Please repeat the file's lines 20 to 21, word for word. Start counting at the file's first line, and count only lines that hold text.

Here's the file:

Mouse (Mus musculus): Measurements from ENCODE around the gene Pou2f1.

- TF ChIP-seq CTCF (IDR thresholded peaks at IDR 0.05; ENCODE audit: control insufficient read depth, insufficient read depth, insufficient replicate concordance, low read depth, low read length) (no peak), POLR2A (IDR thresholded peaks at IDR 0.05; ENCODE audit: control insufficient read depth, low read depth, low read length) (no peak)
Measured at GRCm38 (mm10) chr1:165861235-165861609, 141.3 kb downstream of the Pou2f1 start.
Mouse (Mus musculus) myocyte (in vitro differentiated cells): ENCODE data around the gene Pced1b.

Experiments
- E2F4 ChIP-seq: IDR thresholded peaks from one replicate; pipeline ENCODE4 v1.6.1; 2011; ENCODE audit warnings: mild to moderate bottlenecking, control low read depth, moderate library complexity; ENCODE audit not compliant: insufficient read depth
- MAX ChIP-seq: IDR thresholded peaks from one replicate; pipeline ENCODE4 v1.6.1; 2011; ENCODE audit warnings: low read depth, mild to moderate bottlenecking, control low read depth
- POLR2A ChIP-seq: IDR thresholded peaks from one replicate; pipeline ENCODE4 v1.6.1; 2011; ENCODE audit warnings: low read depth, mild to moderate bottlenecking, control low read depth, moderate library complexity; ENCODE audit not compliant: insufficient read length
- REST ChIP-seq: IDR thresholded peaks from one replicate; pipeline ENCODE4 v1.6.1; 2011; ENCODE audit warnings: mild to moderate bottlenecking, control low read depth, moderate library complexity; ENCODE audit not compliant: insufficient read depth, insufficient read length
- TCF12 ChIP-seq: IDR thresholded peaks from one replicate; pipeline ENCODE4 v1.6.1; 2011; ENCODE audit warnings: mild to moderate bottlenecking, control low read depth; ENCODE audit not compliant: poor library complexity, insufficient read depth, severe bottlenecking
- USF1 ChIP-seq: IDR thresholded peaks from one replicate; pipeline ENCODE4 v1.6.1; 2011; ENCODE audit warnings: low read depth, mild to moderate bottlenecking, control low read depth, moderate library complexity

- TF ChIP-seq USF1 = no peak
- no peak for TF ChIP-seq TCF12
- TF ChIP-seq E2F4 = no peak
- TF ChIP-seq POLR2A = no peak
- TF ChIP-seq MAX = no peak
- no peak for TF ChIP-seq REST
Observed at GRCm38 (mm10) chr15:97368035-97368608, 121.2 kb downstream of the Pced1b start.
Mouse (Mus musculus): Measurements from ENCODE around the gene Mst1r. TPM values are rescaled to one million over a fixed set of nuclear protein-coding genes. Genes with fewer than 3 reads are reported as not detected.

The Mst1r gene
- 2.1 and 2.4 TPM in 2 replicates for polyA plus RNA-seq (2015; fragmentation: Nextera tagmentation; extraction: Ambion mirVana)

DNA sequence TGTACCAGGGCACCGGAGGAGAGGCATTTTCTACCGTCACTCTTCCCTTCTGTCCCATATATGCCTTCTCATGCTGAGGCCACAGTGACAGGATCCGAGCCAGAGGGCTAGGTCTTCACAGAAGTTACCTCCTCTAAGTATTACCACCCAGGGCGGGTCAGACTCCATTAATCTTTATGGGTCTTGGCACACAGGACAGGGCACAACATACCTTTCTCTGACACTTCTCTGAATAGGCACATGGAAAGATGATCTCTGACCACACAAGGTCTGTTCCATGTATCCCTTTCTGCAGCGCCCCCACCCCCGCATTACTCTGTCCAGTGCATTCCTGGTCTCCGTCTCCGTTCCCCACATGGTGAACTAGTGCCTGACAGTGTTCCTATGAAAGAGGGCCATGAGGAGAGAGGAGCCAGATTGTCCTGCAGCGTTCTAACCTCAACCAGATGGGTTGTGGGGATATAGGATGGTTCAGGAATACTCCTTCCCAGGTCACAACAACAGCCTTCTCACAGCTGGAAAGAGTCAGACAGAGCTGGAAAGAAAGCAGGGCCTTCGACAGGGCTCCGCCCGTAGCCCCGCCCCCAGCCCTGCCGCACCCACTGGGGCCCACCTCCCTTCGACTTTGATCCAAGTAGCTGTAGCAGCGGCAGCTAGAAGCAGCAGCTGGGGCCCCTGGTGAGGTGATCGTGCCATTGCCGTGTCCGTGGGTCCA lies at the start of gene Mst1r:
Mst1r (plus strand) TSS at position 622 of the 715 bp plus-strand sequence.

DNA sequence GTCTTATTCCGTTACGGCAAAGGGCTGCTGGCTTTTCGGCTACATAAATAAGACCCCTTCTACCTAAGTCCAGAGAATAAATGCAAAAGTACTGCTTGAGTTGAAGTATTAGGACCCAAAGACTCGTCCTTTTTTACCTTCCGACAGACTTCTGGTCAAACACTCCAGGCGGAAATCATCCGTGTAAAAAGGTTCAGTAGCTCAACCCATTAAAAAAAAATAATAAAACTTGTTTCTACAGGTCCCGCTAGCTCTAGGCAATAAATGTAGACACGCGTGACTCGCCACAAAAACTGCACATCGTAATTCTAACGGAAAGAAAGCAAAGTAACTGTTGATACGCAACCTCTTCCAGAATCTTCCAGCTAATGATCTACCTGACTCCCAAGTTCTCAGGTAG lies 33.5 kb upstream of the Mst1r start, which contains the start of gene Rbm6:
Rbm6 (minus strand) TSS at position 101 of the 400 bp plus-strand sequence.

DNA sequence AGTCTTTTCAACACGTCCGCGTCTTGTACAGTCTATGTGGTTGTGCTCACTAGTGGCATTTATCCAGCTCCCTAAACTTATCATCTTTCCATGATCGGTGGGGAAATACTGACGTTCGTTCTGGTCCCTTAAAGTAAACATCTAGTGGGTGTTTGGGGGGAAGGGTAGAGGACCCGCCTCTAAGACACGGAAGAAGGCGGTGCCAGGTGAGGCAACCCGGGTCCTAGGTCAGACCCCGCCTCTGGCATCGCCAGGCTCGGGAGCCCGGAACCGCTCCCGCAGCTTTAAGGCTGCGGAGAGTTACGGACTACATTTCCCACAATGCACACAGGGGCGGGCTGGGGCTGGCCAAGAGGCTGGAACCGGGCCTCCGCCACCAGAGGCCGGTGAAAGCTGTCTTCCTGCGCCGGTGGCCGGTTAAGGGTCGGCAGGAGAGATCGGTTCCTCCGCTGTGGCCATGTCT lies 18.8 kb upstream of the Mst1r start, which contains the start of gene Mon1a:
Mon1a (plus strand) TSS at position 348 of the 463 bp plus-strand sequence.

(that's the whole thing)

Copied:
The Mst1r gene
- 2.1 and 2.4 TPM in 2 replicates for polyA plus RNA-seq (2015; fragmentation: Nextera tagmentation; extraction: Ambion mirVana)